Portland General Electric (NYSE: POR) announced the procurement of 400 megawatts (MWAC) of new battery storage projects – a critical tool in Oregon’s clean energy transition and the largest single procurement of standalone energy storage to date by a utility in the U.S. outside the state of California. These projects, located at substations close to electrical demand, will store enough electricity to power all PGE customer homes in a city the size of Portland for an entire evening on battery-delivered energy alone.
These battery storage projects are designed to address a number of grid challenges, providing flexibility to PGE’s grid operators to meet changing conditions and help manage costs. Stored energy can be reliably deployed within seconds to customers during extreme weather events or times of high demand, reducing dependence on energy markets and fossil fuel generation.
The projects include:
- Seaside: A 200 MWAC facility, to be owned and operated by PGE, located in North Portland and delivered by Eolian, L.P. (Eolian). Seaside has been developed by Eolian since 2017 and is expected to begin service by the middle of 2025.
- Troutdale: A 200 MWAC facility, owned and to be operated by NextEra Energy Resources and developed by Eolian since 2018. This project is located at a key substation in Troutdale and is expected to begin service by the end of 2024. PGE will purchase the output from a subsidiary of NextEra Energy Resources through a 20-year Storage Capacity Agreement.
“Battery storage is an important component of the clean energy economy. These new, Oregon-based projects are a significant addition to our wind, solar and hydro resources — providing grid reliability, resiliency and flexibility while helping us manage costs,” said Maria Pope, CEO and President at PGE. “At PGE, we are leading the way to a clean energy future reliably and affordably.”
These battery energy storage facilities allow PGE to optimize the renewable power in its portfolio and deliver electricity even when the sun isn’t shining and the wind isn’t blowing. As PGE integrates more intermittent clean energy resources, like wind and solar plants, battery storage systems provide consistency, facilitating the reduction of greenhouse gas emissions and making progress toward Oregon’s 2030 clean energy target.
Both projects will feature four-hour duration lithium-ion battery storage. Collectively, the 400 MWAC can provide enough emissions-free electricity to power about 260,000 homes for four hours during times of typical peak demand (5 – 9 p.m. on weekdays).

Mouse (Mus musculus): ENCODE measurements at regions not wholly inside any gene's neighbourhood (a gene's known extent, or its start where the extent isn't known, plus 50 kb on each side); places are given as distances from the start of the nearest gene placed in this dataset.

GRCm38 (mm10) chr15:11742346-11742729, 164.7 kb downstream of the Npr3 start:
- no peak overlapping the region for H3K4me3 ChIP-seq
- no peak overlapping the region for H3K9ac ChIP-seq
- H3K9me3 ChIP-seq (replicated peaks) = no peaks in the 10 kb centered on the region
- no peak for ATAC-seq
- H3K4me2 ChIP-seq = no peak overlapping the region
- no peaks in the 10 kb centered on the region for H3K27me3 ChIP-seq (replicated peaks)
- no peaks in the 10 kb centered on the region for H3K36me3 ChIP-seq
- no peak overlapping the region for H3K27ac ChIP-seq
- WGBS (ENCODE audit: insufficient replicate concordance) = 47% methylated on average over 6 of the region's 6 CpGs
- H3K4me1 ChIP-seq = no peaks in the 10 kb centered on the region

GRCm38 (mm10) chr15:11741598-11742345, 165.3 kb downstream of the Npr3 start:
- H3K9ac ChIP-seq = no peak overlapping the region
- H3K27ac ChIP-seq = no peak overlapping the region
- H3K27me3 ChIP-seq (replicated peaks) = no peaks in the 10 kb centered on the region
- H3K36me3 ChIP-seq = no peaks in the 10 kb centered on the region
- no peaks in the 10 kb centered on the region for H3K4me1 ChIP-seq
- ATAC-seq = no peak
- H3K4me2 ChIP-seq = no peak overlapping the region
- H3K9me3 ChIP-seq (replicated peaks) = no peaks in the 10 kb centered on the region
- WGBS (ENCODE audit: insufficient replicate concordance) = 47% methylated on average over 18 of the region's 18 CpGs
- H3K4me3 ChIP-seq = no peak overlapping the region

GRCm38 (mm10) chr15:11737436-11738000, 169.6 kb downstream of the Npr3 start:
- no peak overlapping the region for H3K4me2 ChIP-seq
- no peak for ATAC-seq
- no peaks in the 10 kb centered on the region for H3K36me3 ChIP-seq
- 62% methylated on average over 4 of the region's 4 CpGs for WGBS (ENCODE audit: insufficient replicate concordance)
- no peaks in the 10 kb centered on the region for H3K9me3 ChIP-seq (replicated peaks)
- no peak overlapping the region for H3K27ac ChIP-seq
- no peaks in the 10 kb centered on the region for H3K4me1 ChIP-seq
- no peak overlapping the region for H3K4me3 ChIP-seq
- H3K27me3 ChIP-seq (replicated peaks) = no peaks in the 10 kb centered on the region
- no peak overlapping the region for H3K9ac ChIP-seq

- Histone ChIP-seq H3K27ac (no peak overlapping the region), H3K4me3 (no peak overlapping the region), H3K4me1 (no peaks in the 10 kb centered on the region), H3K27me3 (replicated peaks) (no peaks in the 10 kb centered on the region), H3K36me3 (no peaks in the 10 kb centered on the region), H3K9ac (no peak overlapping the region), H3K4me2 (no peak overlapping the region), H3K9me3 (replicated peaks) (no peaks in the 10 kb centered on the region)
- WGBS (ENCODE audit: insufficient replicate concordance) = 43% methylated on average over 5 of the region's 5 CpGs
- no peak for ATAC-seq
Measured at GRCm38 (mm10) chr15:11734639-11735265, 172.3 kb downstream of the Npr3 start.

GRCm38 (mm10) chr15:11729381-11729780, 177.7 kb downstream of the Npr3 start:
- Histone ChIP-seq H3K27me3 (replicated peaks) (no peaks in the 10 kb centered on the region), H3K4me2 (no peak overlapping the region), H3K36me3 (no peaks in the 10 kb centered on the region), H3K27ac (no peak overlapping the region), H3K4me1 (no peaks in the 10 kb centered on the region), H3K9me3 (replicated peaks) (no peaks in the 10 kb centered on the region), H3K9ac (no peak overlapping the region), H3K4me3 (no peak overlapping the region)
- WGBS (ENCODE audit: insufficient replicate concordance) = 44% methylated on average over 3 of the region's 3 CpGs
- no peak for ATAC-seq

“Anticipating the need for resilient, flexible and carbon-free grid-balancing resources to serve the dynamic growth of the Portland metro area led us to focus on the development of battery energy storage sites at key substations directly serving load in the region,” said Eric Stoutenburg, Director of Energy Storage at Eolian. “PGE’s groundbreaking energy storage acquisition will utilize proven technology to improve grid reliability while accelerating the integration of increasing volumes of renewable energy with the flexible capacity provided by these systems.”
“PGE is truly taking the lead in providing a clean energy future for the residents of Oregon and we are pleased to continue to work with them to help them achieve their decarbonization goals,” said Rebecca Kujawa, CEO and President at NextEra Energy Resources. “The Troutdale battery storage project, in addition to the Wheatridge Renewable Energy Facilities, the first utility-scale energy facilities in North America to co-locate wind, solar and battery storage, really demonstrate the tremendous results that great collaboration can achieve.”
Sited locally, the new projects will bring family wage jobs and tax revenue to Oregon. Employment opportunities in the local economy supported by these projects include roles in development, engineering, construction and installation, logistics, operations and maintenance.
A piece of PGE’s decarbonization strategy
These battery storage additions, procured from PGE’s 2021 Request for Proposal, are just one example of the kinds of non-emitting energy resources PGE is utilizing to advance decarbonization and bolster resource adequacy – a strategy outlined in the utility’s recent Clean Energy Plan & Integrated Resource Plan.
Earlier this year, PGE completed the Faraday Repower & Resiliency Project, a multi-year modernization effort to improve the efficiency, reliability and operational safety of a historic hydropower plant. Additionally, Pachwáywit Fields, Oregon’s largest solar farm at 162 MW, began commercial operations this month, supported by large customers and municipalities enrolled in PGE’s Green Future Impact program. PGE purchases the output from Pachwáywit Fields, which is owned and operated by AVANGRID, through a Power Purchase Agreement.